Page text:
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Testimonials Only Improve Sales If They Are Targeted

Getting your delighted customers to share their stories of satisfaction with your business can be a powerful marketing tool, John Jantsch writes at Duct Tape Marketing. He offers several ways to capture these testimonials, such as creating an automated form or holding a party for your clients.

Testimonials are tried and true and part of the fabric of sales. I’ve heard them called a lot of different names  (10 Tall Tales was one of the most creative) and they are truly effective if it applies to the customers need. Prospects want to hear what you’ve done for your previous clients. If they have a customer retention problem, a testimonial about driving traffic to a customer holds little punch. Prospects want to hear success stories that closely resemble their current issues.

It all begins with an understanding of the customer’s needs. If you don’t know what’s bugging them, ask. Then tell them about the amazing successes you have had with previous customers.

Partnering for Life

Natalie Petouhoff, Ph.D has put together a report for Forrester detailing how organizations can improve customer experiences. An executive summary of Petouhoff's report is available at www.forrester.com/1to1cs

The report advocates repositioning the contact center as a strategic C-level business partner and offers six steps to improve the customer experience.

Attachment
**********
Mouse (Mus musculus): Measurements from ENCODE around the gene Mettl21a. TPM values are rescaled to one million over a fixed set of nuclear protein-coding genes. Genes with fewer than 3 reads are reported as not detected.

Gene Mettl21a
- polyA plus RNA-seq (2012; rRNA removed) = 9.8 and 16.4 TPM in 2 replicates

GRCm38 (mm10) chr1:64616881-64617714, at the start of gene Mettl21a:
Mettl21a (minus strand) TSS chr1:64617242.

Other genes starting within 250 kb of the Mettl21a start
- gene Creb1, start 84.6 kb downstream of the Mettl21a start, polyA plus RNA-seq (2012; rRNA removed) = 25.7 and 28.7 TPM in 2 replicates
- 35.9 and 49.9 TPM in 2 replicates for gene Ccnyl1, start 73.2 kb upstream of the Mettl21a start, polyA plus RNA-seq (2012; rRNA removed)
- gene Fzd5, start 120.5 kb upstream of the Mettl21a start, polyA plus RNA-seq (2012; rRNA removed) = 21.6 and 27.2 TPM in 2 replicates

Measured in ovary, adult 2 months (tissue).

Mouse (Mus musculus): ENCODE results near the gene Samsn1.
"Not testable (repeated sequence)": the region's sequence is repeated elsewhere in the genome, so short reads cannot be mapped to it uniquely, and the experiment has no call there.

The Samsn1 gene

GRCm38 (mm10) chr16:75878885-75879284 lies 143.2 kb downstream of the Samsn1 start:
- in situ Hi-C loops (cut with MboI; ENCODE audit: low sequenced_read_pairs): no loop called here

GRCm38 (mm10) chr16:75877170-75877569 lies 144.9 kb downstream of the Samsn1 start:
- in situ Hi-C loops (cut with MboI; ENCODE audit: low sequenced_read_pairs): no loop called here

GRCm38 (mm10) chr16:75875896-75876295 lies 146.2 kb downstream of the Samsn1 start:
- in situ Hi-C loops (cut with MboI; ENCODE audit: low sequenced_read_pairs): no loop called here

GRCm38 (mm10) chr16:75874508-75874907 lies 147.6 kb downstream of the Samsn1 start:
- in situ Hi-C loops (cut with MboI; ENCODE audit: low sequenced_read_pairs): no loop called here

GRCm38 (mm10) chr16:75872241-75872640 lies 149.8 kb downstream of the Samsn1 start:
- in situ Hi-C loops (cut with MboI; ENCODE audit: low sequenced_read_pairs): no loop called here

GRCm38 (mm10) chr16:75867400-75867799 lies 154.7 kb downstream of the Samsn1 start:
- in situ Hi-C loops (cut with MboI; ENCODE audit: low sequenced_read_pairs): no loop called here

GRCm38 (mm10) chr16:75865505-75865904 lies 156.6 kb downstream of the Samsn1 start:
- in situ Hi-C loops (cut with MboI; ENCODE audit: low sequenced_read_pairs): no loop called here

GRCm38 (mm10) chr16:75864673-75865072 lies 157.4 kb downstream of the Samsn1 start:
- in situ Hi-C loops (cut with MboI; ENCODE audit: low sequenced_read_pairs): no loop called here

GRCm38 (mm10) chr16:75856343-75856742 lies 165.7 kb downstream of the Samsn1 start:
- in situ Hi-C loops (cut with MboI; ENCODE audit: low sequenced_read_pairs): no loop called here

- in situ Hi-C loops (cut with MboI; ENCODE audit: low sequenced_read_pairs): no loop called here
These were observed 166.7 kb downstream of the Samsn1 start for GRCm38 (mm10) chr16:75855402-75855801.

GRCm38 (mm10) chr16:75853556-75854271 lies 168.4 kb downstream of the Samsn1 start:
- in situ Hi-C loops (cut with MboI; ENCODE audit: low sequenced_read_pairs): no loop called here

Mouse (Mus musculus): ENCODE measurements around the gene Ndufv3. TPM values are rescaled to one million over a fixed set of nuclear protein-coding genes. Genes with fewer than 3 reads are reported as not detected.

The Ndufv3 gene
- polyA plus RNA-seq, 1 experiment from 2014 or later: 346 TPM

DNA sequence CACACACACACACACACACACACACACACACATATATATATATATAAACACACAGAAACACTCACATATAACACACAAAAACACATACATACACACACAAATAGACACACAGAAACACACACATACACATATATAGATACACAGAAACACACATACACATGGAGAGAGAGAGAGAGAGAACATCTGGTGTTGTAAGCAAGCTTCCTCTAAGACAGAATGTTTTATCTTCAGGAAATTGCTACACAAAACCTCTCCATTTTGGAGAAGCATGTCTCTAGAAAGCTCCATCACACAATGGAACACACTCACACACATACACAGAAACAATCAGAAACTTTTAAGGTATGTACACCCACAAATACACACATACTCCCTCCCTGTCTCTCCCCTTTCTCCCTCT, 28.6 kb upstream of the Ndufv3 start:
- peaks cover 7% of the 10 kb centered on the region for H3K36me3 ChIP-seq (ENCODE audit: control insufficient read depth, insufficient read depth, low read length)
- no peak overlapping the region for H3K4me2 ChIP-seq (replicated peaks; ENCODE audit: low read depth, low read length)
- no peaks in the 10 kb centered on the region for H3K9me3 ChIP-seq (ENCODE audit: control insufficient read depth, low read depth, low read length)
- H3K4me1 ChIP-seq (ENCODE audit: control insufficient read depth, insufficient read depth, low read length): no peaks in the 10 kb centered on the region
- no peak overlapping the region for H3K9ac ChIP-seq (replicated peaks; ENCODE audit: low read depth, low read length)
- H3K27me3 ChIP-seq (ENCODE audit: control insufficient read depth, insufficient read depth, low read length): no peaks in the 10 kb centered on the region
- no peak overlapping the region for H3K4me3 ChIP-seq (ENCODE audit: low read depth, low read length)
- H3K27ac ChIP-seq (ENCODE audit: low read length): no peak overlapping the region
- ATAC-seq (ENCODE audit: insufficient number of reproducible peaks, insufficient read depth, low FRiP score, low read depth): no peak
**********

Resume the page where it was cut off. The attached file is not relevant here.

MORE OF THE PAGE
Step 1: Rethink service

Step 2: Define your customer strategy

Step 3: Use customer experience metrics

Step 4: Conduct a customer service gap analysis

Step 5: Implement customer service best practices

Step 6: Define who owns the customer experience

All of these steps are necessary for creating a successful customer experience. For many organizations, the contact center is regrettably viewed as a cost center where technology drives the center’s strategy.

It is imperative for any organization to truly understand the needs of the customer, create a customer driven strategy that drives the technology and satisfies the needs and wants of the customer.

However, assigning ownership is probably the most important and critical step. Often, the customer experience is “owned” by many groups within an organization. Without assigned ownership, contact centers are often caught between the competing interests of sales, marketing or customer service. In some cases, the lack of ownership leads to complete indifference.

In either scenario, the customer loses and you will drive down your customer lifetime value and reduce your bottom line.

And there isn't a company in this economy that can afford to do that.